Carrie Townley Porter
Former NWHP State Coordinator
Died on December 6, 2014
Carrie Townley Porter, one of Nevada Women’s History Project’s most dedicated leaders and volunteers, passed away at her home in Rancho Cucamonga, California on December 6th. She was 79. Her death was unexpected.
The wearer of many hats, Carrie was hired to be the NWHP State Coordinator from 1998 to 2001. She wrote a column, “Carrie’s Corner”, for the NWHP newsletter. From 2001‐2004 she served as president of the State Executive Committee as well as president of the NWHP Northern Nevada Steering Committee. As archivist for NWHP she oversaw the organizing and filing of materials and development of retention schedules. Carrie was named to the NWHP Roll of Honor in in 2005.
Carrie was an expert researcher and Chautauqua performer. She had a contagious enthusiasm and willingness to do the hard work in organizing NWHP materials, doing research, writing, and performing that was greatly appreciated. She was accused of being “feisty”, a trait she shared with her Chautauqua characters. She especially enjoyed portraying Helen J. Stewart. One of her last Chautauqua performances was as Stewart, a southern Nevada pioneer, held at the Old Las Vegas Fort State Historic Park near where Stewart had resided. Carrie and renowned Nevada author Sally Zanjani wrote a book, Helen J. Stewart, First Lady of Las Vegas, published in 2011. They were making plans to research and write another book on an historical Nevadan.
A bill naming Sarah Winnemucca to be Nevada’s second statue in Statuary Hall, Washington, D. C. was submitted to the 2001 Legislature by Assemblywoman Marcia de Braga, where it passed unanimously. The NWHP was behind this effort. Carrie and Mary Anne Convis helped to create the NWHP Sarah Winnemucca Statue Committee whose main goal was to raise funds for the statue sculpture and placement in Washington, D. C. In 2003 Carrie was named cochair of the State Sarah Winnemucca Statue Committee together with former First Lady Dema Guinn. This selection committee chose the sculptor and kept a record of the donations. She worked on public relations and fund raising as well as gave testimony before the Nevada Legislature. This achievement was a highlight in her life. Sarah Winnemucca’s statues were not only placed in Statuary Hall, Washington D.C., but also in Carson City, Nevada State Capitol, and Las Vegas, Nevada State Museum and Historical Society. A Marquette of the statue was placed at the Winnemucca grammar school.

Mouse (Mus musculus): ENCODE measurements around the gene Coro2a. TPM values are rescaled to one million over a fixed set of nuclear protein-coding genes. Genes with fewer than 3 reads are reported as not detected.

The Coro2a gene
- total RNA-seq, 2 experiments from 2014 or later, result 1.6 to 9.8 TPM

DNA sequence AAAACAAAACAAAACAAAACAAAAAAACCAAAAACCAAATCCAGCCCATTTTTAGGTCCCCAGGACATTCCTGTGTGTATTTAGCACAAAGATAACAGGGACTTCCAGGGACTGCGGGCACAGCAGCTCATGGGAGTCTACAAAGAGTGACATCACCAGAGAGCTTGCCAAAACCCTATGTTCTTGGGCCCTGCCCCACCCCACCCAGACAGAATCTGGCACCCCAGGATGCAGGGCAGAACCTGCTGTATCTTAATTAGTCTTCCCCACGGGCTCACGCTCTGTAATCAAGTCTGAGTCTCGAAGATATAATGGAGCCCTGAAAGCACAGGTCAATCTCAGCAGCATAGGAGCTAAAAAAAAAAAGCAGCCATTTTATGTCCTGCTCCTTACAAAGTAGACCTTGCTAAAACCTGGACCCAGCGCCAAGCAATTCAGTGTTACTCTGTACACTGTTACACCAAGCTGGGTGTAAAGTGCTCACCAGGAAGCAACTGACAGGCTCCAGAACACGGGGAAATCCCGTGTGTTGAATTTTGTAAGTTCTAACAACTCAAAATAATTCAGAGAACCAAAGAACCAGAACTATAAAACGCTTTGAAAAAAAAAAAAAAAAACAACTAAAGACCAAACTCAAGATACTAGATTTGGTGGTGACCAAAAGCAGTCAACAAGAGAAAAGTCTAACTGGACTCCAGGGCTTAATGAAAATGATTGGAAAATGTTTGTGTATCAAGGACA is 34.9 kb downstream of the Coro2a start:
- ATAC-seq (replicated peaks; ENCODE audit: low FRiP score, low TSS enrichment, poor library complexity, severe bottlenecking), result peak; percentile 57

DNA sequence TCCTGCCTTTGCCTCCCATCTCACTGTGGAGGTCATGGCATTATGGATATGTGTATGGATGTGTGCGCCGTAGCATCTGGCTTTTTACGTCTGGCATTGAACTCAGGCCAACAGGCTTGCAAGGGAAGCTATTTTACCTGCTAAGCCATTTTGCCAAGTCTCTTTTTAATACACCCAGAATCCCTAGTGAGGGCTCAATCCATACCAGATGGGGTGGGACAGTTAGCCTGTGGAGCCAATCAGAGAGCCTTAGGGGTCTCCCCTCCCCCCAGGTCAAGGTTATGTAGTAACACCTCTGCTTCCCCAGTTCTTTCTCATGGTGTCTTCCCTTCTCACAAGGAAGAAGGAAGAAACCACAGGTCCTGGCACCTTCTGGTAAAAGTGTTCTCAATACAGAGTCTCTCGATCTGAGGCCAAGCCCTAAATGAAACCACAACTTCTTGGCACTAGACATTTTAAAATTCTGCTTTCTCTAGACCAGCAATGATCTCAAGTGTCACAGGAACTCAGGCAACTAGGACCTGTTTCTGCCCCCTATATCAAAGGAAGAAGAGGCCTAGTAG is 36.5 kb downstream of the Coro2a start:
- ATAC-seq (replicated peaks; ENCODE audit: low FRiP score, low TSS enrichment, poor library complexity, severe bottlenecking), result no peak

Her list of volunteer jobs at the NWHP was amazing. After her husband Keith passed away in 2004, Carrie continued to write articles, provide assistance to researchers at the Jean Ford Research Center in the NWHP office, do her Chautauqua portrayals of Helen J. Stewart and give genealogy instructional workshops through non‐profit service clubs. Carrie also spent a few weeks in Jarbidge, Nevada assisting with an interesting project, “The Jarbidge Archive Brigade: Preserving Past and Community in Northeastern Nevada”.
Other leadership positions she held were president of the conference of Intermountain Archivists in 1989 and 1990, sheriff of Westerners International, Reno corral, and chief of the Nevada Society of Scottish Clans in 1994 and 95. In 2004 she was chosen as “Scot of the Year” by the Reno Scottish group for her community service work. The Soroptimist International of Truckee Meadows gave Carrie the CeCe Abrams award for exceptional service as an archivist and a lifetime membership in that organization. She also was chosen as the Nevada Women’s Fund “Woman of Achievement” in 1999. In the fall of 2014 she was awarded a lifetime membership to NWHP.